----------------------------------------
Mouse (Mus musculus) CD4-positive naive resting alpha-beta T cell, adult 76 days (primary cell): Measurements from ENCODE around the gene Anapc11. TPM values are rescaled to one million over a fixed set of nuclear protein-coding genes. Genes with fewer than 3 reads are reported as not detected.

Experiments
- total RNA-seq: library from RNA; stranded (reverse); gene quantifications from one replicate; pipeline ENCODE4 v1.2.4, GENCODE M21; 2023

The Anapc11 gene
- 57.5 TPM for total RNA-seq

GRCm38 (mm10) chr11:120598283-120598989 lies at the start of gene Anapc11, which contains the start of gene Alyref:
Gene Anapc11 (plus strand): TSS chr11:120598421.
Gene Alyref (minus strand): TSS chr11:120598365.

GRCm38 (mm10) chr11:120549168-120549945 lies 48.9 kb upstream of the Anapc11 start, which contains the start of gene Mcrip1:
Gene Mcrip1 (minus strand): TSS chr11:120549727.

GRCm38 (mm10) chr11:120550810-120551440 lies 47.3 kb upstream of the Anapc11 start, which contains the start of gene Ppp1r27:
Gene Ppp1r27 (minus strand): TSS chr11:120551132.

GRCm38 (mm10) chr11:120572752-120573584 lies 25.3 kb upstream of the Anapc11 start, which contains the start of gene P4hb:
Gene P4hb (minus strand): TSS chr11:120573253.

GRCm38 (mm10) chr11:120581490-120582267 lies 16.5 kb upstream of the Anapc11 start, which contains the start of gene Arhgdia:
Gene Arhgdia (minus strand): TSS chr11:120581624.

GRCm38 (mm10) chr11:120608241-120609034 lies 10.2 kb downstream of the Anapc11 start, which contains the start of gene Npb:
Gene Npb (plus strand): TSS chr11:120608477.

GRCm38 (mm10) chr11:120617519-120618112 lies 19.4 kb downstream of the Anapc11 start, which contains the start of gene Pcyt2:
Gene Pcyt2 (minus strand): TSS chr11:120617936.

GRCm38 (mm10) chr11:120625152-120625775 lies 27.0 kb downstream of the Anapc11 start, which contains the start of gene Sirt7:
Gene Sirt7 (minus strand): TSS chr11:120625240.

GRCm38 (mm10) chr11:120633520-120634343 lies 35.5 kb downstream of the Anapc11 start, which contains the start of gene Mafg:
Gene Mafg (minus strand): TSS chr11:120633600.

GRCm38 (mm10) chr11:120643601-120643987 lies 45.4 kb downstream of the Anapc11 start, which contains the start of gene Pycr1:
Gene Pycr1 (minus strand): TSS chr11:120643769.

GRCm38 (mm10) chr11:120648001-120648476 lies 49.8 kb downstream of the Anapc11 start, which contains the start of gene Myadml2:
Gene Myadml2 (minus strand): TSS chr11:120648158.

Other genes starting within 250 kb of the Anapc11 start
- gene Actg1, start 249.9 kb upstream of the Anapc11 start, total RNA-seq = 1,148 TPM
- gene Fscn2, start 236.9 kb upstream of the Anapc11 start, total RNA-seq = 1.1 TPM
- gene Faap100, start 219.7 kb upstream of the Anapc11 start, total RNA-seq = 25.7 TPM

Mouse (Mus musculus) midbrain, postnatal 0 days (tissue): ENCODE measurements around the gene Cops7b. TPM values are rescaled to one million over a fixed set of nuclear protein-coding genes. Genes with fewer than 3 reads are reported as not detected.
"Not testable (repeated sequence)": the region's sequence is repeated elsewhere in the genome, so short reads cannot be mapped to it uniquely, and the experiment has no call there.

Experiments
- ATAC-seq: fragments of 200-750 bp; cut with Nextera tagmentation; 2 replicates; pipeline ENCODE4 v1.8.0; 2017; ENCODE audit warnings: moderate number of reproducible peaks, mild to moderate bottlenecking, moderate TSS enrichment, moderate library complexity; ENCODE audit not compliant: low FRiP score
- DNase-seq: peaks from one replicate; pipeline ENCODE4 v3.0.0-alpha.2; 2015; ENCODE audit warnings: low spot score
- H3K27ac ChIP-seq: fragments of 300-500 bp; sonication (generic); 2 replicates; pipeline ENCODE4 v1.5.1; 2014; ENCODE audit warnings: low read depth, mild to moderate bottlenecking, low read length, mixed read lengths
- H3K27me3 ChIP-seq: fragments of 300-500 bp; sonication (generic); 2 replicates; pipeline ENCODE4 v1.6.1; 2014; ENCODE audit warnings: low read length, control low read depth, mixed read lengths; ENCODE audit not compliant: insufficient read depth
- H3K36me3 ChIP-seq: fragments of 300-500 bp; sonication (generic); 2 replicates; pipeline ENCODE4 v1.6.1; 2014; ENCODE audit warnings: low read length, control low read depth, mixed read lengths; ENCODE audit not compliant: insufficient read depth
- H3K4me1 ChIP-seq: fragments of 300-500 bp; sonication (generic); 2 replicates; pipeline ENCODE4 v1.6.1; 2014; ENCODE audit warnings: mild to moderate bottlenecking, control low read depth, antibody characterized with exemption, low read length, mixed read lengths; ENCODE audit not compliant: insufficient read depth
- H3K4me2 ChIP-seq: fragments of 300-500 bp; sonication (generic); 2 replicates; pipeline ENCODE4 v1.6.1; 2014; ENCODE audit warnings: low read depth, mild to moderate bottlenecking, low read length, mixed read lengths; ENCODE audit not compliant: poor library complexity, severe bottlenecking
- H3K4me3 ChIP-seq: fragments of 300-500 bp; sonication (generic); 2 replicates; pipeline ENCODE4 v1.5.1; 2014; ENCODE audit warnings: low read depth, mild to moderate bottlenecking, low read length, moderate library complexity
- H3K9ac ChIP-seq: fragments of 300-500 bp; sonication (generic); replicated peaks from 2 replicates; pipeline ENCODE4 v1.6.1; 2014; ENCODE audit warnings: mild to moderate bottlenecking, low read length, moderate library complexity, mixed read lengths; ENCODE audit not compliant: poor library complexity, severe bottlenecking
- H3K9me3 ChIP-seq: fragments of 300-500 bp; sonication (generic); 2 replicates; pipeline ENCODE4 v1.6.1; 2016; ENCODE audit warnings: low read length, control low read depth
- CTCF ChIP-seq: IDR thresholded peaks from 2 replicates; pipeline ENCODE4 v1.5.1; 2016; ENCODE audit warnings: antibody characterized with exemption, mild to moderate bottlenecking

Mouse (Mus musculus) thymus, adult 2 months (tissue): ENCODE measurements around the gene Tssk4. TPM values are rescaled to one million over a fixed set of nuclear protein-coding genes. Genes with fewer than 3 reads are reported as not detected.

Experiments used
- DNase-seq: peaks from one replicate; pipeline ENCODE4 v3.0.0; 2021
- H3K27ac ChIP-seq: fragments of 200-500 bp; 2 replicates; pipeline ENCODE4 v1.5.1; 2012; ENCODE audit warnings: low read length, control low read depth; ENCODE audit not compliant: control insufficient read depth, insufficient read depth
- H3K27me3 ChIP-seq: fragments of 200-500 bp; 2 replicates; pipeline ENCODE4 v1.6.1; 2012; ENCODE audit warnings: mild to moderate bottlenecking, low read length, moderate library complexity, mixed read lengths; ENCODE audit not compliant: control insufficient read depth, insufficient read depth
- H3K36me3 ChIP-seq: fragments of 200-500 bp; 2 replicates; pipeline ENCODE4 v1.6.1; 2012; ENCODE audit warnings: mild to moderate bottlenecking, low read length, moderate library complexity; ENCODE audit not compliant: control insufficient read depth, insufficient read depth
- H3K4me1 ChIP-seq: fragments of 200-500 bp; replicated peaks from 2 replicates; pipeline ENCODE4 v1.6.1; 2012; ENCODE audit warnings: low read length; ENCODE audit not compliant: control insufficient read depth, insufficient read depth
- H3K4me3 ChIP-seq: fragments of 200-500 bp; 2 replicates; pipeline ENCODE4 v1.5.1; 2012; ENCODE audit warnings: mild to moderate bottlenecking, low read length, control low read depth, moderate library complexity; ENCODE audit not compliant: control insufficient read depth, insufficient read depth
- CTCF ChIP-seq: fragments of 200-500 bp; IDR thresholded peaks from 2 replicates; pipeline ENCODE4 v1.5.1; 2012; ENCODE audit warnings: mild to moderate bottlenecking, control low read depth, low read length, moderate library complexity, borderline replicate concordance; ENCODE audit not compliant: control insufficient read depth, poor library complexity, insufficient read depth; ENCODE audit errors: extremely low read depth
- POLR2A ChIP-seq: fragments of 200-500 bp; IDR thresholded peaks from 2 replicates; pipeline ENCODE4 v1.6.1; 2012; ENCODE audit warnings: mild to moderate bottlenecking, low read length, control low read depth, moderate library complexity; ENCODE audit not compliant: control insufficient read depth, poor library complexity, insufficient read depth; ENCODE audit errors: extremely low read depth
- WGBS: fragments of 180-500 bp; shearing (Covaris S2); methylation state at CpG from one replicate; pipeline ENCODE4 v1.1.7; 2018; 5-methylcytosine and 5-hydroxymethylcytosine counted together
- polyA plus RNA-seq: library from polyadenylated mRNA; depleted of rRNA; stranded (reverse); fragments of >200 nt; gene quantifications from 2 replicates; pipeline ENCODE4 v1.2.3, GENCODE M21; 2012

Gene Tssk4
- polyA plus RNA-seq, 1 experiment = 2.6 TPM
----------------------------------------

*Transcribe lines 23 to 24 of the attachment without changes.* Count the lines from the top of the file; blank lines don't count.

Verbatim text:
GRCm38 (mm10) chr11:120633520-120634343 lies 35.5 kb downstream of the Anapc11 start, which contains the start of gene Mafg:
Gene Mafg (minus strand): TSS chr11:120633600.